May is Maternal Mental Health Month, so HuffPost Parenting and Wellness are shining a light on postpartum well-being. From how new moms handle those early days as parents while struggling with their own mental health to how to be there for friends and family, we’ve created a space for moms and their loved ones to feel seen and heard in those first trying months of parenthood. See the full series here.
Having a baby, whether it’s your first or fourth, is a surreal experience. Between sustaining a new life to seeing that wrinkly (so wrinkly!) little face for the first time, it can be a truly wonderful time.
But it can also be a little rough once the initial adrenaline starts to subside. There are a lot of unexpected changes happening on top of perhaps the biggest factor: utter and complete exhaustion.
“Most women aren’t used to the immediate sleep deprivation that comes with having a newborn,” said Kameelah Phillips, a board-certified OB-GYN and the founder of Calla Women’s Health in New York City. “Plus, when you are stressed, one of the most important coping mechanisms we have is sleep. When your life is no longer on a 24-hour cycle, that can be really impactful because you’re now missing the defense mechanism of eight hours of uninterrupted sleep.”
The lack of sleep is just the tip of the iceberg ― and all of it can affect your mind. Below, experts explain the most common ways your mental health can be affected after giving birth, why these changes happen and how to find the resources you need to feel better.
The ‘Baby Blues’
Feeling sad after giving birth may freak you out. After all, isn’t this supposed to be a happy time? But rest assured, this dip in your mood is normal — and extremely common.
“In my experience, I would say about 80% of women experience the baby blues,” said Jennifer Schell, a board-certified OB-GYN and postpartum care specialist. “This can be for a mix of reasons, such as the body shifting from a state of pregnancy to postpartum, breastfeeding, any trauma the mother may have experienced ― be it physical or emotional ― during delivery, as well as adding a new person to your family.”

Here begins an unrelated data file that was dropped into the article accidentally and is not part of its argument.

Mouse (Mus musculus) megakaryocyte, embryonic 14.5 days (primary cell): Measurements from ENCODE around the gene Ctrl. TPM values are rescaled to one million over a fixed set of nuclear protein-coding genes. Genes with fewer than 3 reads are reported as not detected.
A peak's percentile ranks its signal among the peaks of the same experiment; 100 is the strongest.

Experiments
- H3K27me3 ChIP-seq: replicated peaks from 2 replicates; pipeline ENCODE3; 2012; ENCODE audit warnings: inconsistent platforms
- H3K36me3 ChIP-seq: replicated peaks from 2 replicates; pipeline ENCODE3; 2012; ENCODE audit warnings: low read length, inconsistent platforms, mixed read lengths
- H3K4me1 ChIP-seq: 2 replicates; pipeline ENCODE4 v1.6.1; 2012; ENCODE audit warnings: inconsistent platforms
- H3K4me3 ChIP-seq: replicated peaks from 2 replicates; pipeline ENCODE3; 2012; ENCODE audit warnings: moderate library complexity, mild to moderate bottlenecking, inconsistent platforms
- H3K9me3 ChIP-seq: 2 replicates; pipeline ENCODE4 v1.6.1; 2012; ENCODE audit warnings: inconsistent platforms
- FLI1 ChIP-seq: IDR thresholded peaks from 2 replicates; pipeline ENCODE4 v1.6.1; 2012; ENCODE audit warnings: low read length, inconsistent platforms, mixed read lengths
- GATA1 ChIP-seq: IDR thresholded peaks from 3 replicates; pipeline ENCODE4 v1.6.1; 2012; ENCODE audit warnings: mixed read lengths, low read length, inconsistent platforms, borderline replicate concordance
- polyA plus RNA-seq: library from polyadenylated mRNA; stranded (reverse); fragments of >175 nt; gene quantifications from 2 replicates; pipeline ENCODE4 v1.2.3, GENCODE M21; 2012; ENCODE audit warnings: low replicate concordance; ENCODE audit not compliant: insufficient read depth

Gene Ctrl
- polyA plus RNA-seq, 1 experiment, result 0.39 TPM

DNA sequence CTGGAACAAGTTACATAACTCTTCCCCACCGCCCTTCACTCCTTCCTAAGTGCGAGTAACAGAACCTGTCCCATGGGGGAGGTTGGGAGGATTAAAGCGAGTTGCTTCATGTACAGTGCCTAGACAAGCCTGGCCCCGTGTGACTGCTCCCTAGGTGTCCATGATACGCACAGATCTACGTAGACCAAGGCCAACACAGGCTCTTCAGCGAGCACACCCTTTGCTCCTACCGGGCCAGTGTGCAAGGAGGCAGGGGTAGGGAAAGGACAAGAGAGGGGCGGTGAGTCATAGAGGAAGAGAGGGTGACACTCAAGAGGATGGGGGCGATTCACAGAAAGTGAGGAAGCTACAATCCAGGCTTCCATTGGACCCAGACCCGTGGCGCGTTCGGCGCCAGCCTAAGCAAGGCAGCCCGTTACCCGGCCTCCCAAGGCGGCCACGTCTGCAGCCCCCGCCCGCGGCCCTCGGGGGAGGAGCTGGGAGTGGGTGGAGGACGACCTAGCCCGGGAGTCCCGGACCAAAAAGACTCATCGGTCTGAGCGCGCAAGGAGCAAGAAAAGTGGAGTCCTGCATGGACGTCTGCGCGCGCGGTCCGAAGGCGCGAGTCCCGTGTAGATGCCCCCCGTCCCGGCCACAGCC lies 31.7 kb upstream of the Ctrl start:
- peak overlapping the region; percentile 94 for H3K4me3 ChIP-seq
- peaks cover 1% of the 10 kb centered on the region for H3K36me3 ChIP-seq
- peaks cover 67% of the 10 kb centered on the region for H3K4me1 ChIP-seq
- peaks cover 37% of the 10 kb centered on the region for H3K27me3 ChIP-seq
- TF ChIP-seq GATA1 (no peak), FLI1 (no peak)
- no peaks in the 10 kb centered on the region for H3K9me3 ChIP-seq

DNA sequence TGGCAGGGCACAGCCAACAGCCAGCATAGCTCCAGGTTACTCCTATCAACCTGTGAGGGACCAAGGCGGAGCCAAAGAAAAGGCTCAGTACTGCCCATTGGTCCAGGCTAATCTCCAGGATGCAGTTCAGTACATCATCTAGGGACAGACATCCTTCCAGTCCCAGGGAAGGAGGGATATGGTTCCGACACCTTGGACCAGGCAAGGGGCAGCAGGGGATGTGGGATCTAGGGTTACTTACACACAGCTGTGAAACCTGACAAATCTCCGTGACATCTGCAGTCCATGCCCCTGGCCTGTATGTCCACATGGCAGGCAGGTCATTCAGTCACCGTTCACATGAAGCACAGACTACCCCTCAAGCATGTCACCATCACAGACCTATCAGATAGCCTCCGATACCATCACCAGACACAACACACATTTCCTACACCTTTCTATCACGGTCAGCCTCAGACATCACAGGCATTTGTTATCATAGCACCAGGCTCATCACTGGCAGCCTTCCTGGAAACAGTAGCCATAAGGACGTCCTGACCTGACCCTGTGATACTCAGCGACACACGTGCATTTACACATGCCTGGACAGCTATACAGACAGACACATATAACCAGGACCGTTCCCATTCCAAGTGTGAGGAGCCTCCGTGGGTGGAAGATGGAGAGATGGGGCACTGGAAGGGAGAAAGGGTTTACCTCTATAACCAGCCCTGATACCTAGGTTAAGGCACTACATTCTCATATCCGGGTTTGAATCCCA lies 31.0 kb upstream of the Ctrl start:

This typically lasts about two weeks, but it can be different for everyone. Just know that it isn’t permanent.
“If you get some relief after crying or take a nap and feel better ― even temporarily ― and you still find comfort and joy in taking care of your baby, those are signs that these feelings are baby blues and they will pass,” Phillips said.
“In my experience, I would say about 80% of women experience the baby blues.”
Trying to tell a new parent not to worry after they bring home a tiny human who is completely dependent on them for survival is like telling a dog not to bark. But there are rational concerns, like wondering if their swaddle is too tight, and there are irrational fears, like not sleeping at night because you’re too scared the baby may stop breathing. Having these irrational fears is called postpartum anxiety, or PPA, and it affects approximately 10% of women, according to the American Pregnancy Association.
“With PPA, mothers may not let anyone else take care of the baby,” Schell said. “They feel like they are the only ones capable of doing it, but this also creates a burden and can lead to guilt when they do have to leave the house or go back to work.”